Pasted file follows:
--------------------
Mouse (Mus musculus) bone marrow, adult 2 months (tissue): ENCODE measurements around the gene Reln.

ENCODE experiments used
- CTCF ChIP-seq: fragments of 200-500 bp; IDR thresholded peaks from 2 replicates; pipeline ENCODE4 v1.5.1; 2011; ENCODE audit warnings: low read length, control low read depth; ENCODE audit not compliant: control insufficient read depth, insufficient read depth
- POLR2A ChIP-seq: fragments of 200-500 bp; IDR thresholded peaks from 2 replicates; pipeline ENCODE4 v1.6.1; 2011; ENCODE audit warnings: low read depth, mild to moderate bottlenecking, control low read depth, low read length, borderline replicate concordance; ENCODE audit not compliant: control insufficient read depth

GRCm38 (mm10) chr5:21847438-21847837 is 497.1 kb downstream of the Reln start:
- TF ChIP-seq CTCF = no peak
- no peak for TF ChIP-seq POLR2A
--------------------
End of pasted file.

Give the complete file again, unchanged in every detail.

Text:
Mouse (Mus musculus) bone marrow, adult 2 months (tissue): ENCODE measurements around the gene Reln.

ENCODE experiments used
- CTCF ChIP-seq: fragments of 200-500 bp; IDR thresholded peaks from 2 replicates; pipeline ENCODE4 v1.5.1; 2011; ENCODE audit warnings: low read length, control low read depth; ENCODE audit not compliant: control insufficient read depth, insufficient read depth
- POLR2A ChIP-seq: fragments of 200-500 bp; IDR thresholded peaks from 2 replicates; pipeline ENCODE4 v1.6.1; 2011; ENCODE audit warnings: low read depth, mild to moderate bottlenecking, control low read depth, low read length, borderline replicate concordance; ENCODE audit not compliant: control insufficient read depth

GRCm38 (mm10) chr5:21847438-21847837 is 497.1 kb downstream of the Reln start:
- TF ChIP-seq CTCF = no peak
- no peak for TF ChIP-seq POLR2A